|Spelling Bee champ |
By VERDEL BISHOP Monday, November 26 2007
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Shania Gajadhar poses with her Spelling Bee trophy....
WHEN LITTLE Shania Gajadhar mounted the stage at Crowne Plaza recently in the Courts National Spelling Bee Championship finals, she was cool, calm and collected. With hands held firmly behind her back, she had a purpose — to emerge the winner.
Spelling comes naturally for Shania.. After beating out other competitors in the seven to nine category, Shania won a personal laptop computer, a second computer for her school and cash prizes, making her school and her parents proud. However, hearing her name in winner’s row did not come as a surprise to this eight-year-old.
Her mother Thecla Bramble-Gajadhar told Newsday: “She was always positive. When she knew what was at stake in the championship, it was never ‘If I win’ but it was always ‘When I win.’ We were not surprised and Shania was not surprised. We were thankful and proud more than anything else,” she said.
Gajadhar said hard work, prayers and determination helped Shania to shine in the competition.
“Her teacher informed us that they had put forward her name to take part in the Spelling Bee. They sent her home with a list of 500 words to learn and we only had about three days to prepare. The words were really challenging,” Gajadhar recalled. Shania, a pupil of the Arouca Government Primary School showed signs of being gifted from an early age.
Her mother said: “It started as early as pre-school. Her teachers would always give us great reviews of Shania’s performance. They were always amazed at her abilities. They knew she was special so they told us to make sure and put aside money for her education. Parent involvement in a child’s education is a major factor in success and there are many simple but productive techniques that can influence a child’s performance.”
Shania’s parents mastered those techniques early in her upbringing and regularly put them into practice.
Gajadhar revealed: “Every day leading up to the championship finals, Shania’s father would come home and sit with her and go through the list of 500 words. My husband works shift so when he is at work, I would take over.
“We never had to do any rigorous drilling with the list of words, since Shania always had a natural ability to spell and read from very young. There were words that were tricky, so we had to focus on those words,” she said.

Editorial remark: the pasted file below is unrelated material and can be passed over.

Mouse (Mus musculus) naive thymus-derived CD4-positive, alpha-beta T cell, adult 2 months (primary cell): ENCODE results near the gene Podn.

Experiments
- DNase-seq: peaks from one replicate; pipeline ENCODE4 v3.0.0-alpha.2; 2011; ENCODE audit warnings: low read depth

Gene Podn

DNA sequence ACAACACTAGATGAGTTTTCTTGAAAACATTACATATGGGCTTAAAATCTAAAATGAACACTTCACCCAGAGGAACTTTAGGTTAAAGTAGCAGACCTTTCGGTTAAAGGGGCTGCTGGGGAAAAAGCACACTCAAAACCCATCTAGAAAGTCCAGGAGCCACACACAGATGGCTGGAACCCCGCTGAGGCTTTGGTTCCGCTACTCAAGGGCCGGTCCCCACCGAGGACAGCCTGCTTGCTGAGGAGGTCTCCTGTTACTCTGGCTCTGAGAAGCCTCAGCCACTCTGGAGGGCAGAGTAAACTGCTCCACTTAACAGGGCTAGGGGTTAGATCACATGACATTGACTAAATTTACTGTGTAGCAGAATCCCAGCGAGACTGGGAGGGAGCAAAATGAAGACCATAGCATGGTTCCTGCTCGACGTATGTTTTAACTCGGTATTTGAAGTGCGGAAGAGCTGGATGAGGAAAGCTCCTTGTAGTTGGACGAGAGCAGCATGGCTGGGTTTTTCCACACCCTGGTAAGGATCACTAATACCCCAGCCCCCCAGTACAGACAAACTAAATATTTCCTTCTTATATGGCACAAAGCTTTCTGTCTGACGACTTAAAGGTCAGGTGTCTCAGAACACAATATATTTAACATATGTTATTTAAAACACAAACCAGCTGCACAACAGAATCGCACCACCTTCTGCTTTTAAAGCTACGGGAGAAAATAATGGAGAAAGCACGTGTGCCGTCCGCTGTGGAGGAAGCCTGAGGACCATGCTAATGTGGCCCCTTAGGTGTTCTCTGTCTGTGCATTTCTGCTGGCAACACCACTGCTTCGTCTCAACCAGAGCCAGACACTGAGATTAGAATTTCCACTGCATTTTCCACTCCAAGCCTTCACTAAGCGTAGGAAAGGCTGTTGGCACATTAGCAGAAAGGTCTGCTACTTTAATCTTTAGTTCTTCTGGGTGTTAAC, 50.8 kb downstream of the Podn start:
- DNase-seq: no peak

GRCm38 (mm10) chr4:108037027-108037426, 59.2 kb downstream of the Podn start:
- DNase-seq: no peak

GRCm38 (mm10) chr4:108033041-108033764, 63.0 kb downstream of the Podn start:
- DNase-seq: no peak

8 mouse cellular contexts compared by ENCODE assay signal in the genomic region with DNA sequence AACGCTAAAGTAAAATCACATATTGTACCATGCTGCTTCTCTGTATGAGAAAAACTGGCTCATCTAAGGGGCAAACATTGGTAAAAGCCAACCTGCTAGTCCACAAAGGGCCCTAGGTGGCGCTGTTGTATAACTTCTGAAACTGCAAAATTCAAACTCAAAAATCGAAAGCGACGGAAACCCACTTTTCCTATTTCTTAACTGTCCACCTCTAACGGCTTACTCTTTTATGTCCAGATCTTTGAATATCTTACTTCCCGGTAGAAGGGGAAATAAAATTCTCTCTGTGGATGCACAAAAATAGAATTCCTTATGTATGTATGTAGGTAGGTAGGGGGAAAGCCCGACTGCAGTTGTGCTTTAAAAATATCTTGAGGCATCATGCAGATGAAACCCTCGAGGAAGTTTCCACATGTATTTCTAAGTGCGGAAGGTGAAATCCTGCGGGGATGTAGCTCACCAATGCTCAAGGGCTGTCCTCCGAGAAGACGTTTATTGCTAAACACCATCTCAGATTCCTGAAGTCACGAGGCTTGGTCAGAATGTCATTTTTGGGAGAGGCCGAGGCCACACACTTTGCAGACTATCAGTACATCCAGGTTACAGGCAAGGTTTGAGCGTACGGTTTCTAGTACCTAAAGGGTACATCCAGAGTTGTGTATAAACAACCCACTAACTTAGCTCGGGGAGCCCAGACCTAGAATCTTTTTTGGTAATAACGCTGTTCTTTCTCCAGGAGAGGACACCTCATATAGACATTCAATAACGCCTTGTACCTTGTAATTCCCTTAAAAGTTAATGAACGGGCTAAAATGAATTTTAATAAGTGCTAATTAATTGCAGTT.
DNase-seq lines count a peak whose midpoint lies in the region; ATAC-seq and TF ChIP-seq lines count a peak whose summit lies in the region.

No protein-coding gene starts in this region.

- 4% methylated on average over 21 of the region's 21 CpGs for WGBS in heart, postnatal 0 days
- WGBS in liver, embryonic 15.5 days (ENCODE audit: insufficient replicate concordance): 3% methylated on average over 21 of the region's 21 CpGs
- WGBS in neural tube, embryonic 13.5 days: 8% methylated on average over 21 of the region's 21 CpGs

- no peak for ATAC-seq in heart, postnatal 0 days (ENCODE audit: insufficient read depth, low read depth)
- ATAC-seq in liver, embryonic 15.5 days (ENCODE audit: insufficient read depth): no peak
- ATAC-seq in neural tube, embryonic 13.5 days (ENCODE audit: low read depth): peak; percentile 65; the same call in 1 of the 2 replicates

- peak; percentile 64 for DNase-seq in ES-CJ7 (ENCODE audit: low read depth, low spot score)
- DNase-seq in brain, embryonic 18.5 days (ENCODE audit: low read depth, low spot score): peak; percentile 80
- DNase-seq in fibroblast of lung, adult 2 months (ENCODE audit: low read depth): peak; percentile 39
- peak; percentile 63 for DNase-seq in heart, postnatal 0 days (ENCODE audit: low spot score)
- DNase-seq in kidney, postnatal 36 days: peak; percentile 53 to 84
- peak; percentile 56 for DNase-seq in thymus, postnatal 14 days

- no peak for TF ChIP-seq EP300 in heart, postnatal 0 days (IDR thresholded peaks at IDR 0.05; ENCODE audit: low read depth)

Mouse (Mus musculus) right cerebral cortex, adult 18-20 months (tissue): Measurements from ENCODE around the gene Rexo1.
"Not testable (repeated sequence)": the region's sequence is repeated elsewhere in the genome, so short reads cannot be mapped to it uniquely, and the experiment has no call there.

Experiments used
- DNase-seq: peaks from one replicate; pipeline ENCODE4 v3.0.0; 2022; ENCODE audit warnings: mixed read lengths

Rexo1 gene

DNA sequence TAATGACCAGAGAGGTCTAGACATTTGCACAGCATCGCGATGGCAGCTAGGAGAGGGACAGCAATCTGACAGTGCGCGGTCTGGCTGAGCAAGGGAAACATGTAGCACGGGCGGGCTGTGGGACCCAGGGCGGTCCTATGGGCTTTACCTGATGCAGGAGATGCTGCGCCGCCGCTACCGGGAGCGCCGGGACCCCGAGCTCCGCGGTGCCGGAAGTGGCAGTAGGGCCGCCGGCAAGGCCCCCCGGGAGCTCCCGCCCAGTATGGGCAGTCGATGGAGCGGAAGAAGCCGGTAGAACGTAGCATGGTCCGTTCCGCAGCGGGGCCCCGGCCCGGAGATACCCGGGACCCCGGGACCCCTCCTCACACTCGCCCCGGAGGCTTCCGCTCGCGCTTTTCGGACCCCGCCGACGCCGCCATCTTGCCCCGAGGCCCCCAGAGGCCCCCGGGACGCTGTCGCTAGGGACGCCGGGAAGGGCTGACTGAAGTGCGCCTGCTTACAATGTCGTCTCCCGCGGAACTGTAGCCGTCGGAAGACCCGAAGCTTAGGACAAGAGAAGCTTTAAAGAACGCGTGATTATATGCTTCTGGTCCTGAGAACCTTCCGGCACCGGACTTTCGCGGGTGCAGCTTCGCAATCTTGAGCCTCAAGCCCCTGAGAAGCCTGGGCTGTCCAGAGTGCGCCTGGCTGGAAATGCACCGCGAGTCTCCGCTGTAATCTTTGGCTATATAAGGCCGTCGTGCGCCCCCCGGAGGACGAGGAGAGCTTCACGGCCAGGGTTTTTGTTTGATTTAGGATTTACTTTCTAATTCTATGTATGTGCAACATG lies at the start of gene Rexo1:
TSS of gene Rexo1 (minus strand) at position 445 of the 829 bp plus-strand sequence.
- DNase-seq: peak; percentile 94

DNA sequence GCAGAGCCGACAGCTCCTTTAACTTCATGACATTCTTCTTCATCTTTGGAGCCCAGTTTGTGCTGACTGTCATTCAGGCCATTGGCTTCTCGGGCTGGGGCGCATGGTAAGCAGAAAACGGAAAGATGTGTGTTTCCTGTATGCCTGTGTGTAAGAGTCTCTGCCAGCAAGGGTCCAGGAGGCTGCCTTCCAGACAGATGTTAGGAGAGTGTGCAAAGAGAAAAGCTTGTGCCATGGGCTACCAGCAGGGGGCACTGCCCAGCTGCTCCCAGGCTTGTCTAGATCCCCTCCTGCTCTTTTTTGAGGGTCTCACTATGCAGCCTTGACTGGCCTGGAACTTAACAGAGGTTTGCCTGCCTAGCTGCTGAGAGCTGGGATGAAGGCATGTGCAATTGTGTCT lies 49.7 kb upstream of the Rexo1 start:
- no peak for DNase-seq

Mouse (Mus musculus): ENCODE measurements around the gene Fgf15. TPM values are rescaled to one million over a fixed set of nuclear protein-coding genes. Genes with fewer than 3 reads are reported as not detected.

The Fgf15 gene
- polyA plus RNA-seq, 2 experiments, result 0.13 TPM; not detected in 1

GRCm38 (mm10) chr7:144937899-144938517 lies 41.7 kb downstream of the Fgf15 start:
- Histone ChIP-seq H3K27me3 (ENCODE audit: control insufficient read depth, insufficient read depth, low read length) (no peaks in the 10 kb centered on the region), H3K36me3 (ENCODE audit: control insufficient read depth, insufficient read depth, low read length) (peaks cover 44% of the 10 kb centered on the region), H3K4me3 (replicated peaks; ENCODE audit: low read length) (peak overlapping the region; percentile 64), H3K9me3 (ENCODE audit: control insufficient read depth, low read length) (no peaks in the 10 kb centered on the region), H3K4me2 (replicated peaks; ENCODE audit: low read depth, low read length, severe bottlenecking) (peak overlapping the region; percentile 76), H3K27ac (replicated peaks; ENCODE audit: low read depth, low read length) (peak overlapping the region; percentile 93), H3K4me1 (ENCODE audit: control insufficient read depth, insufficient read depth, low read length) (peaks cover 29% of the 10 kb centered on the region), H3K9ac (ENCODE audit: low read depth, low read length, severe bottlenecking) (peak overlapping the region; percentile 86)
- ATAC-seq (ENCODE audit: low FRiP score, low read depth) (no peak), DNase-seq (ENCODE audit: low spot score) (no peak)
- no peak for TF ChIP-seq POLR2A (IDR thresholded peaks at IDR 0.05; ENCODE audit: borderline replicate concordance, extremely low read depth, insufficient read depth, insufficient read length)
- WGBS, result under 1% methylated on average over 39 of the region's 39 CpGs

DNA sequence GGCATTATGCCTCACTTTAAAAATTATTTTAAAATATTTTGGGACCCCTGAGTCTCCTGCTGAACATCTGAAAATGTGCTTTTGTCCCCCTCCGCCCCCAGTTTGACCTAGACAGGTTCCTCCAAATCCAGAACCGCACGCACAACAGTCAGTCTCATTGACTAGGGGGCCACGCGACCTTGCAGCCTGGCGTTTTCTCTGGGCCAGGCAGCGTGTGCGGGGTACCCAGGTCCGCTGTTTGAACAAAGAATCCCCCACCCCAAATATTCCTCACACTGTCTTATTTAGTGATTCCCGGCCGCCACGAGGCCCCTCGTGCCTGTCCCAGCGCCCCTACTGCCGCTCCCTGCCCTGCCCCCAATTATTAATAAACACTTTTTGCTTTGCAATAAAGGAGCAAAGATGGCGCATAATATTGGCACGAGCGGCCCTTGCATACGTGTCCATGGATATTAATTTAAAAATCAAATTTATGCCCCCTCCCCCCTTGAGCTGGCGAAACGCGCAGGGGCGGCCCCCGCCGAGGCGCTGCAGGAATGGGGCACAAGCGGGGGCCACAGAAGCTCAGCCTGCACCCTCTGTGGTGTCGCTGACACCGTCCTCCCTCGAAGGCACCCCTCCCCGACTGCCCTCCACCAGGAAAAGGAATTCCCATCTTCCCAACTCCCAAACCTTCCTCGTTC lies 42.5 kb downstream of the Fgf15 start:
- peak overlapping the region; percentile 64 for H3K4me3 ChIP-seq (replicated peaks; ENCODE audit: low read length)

Shania’s parents also credit their deep faith — they are devout Seventh Day Adventists — for her success.
“Shania attends Junior Church where she takes part in most of the programmes. She recites poems, scripture verses and many other things that add to her holistic well being. She is a marvellous swimmer and singer as well. We try to keep her well rounded so it would add as an equalizer in her academics,” said Gajadhar.
Shania told Newday she got her inspiration from the movie Akeelah and the Bee. The plot centres around an 11-year-old girl who is talented at spelling, and never makes errors on her tests. Her teacher recommends that she sign up for the Crenshaw Schoolwide Spelling Bee which she wins easily.
“ I looked at that movie the day before the championships and I admired how Akeelah spelled the difficult words,” said Shania.
“I love reading and spelling. I enjoy reading my favourite scripture verse in the Bible, Daniel in the Lion’s Den, because that inspires me a lot also,” said Shania.
Shania’s father, John Gajadhar, is confident his daughter has a bright future ahead of her because of the strong family support. He revealed that he is inspired by his own father.
“I believe parents should try to be there to support their children and to be their role models. I grew up with a single parent. My father didn’t have much education but he made sure he was there for us. Although he couldn’t read, he made sure we had our education,” he said.
Shania is hoping the competition will be held again next year so that she can compete in a higher age category.